Widespread discussion of ‘The Help’ sparks memories of youth in Mississippi
Posted: Wednesday, September 21, 2011 7:02 pm
By RICHARD CHESTEEN
Of late it seems the thing to do is write a commentary on the popular book and movie “The Help.”
My wife is now reading the book. The book and movie have some particular interest to us since we both have roots in Mississippi communities and I grew up near the Delta city of Greenwood where the movie was partially filmed.
I will not likely get around to reading the book but I will possibly see the movie at some time in the future. I gather from the reviews of the book and movie that the plot centers around the interaction between two white women and two black women who work in their homes in Jackson, Miss., in the early 1960s.
Having hired help work in the home today in the South is fairly rare for several reasons. Among them are the following: 1) such hired domestics now, in most cases, qualify for minimum wage and Social Security coverage, which makes their compensation beyond the financial means of most families; 2) with their access to quality education young black girls are able to prepare themselves for careers that make such domestic employment unattractive; 3) the racial equality that has come with the civil rights movement has so changed the nature of relations between the two races that the subservient position that blacks lived is no longer acceptable to most of them.
My mother worked outside the home while I was growing up. I was the youngest of five children, three of whom were girls. When we were young, during the months we were in school my mother and father did employ black domestics to clean the house, do the ironing and prepare meals for the evening before leaving work.
I know we had several different domestics but one worked longer for us and was the one who I got to know best. She was Emma. Emma was probably in her mid-40s. She had a serious limp that I always wondered about but never asked.
Emma was a great cook. Some of my favorite dishes were garden vegetables. Her turnip greens and cornbread with baked sweet potatoes were a treat. I know we had deserts at times but I do not really remember any particular one other than blackberry cobbler. However, there was one dish she cooked from time to time that I just could not grow to like. It was “cracklin” bread, which is mentioned as being cooked by the black maid Calpurnia in the popular Southern novel “To Kill a Mockingbird.” For those who might not be familiar with such a dish, it is cornbread cooked with pork skin (rind) — the cracklins. I loved the resulting taste of the cornbread the cracklins were cooked in but not the tough cracklins.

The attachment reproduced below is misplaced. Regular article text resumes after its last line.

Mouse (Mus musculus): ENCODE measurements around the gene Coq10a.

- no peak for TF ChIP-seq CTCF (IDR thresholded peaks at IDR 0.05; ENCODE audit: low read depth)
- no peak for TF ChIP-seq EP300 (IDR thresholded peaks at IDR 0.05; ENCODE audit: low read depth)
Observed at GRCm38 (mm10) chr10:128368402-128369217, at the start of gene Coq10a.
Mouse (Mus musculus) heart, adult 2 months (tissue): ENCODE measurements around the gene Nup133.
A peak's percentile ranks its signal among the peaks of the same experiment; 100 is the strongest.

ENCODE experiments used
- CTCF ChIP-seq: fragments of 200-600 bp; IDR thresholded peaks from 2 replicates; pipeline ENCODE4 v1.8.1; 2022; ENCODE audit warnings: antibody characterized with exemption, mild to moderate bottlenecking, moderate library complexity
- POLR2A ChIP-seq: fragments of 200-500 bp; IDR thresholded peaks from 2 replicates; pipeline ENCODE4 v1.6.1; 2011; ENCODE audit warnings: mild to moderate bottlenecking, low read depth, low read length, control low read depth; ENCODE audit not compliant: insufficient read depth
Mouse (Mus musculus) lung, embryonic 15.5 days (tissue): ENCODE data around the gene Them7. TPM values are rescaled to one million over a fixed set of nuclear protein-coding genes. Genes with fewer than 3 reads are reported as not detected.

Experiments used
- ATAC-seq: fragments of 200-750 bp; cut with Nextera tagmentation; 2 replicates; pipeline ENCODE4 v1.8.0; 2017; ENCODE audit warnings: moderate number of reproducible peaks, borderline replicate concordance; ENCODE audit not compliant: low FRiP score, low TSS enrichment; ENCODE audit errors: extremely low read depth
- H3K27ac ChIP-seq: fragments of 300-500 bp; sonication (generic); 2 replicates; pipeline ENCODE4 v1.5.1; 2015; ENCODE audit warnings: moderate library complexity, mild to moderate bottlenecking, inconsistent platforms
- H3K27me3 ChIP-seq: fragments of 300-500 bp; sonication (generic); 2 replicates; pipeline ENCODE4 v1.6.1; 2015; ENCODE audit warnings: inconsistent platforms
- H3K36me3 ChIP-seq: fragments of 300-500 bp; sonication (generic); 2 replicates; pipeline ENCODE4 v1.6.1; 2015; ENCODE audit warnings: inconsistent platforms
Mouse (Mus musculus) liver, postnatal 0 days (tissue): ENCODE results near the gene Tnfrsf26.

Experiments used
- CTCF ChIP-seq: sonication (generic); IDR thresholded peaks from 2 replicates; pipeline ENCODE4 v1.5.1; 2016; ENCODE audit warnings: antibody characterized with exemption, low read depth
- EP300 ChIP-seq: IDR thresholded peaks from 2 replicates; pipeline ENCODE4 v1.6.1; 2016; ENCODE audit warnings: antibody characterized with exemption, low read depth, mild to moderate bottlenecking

I do not remember what our conversations were about but I do recall Emma and I often talked with each other. She was a firm but affectionate caretaker. I particularly remember watching Emma ironing clothes. When she was doing this, she often had the radio on. She usually listened to an all black radio station in Memphis (WDIA). This was in the late 1940s before the popularity of black rhythm and blues, later known as rock ‘n’ roll, caught on with white youth across the country.
My parents both believed strongly in segregation but they were not racial haters. I do not remember either of them swearing at our black help or promoting violence toward blacks as racial tension began to grow in the South. I do remember very well one day my mother was sitting at our kitchen table and the adult conversation was about black efforts to integrate eating establishments. I recall my mother commenting on how she would not go into such an integrated establishment but then she said that, on the other hand, she would be willing to sit at our kitchen table to talk and have a cup of coffee with Emma because she was different. (What she meant by this statement I did not understand at the time.)
When I graduated from high school I did not know the full name of a single young black person my age at that time. White and black children in those days lived in separate worlds even though the homes they grew up in were often only blocks or less from each other.
I was in graduate school at the University of Mississippi in 1962 when James Meredith integrated it. I had classes with him. Two years later I began my teaching career at a community college in the Mississippi Delta. By then it, too, was integrated. Since then I have had the privilege of teaching young people from many parts of the world. I have never found the segregated treatment of blacks by so many whites in the South (and North) as either Christian or personally acceptable.
At times I have been challenged for my views by members of my own family and some friends. I have never understood how they failed to see how their racial views were in such contrast to the humanity they so often demonstrated in the rest of their lives.
Whether I do or do not get around to seeing the movie, I have lived in the environment “The Help” portrays. I remember it well. It was not void of moments of love and compassion between the races but those isolated circumstances will never offset the history of violence and indignities that blacks were subjected to by whites, including my own family, who should have known and in many cases did know were wrong.
Richard Chesteen, a longtime Union City resident, is professor emeritus in political science at the University of Tennessee at Martin. He is former chairman of the Obion County Democratic Party and was a gubernatorial candidate in 1994 Democratic Primary. Published in The Messenger 9.21.11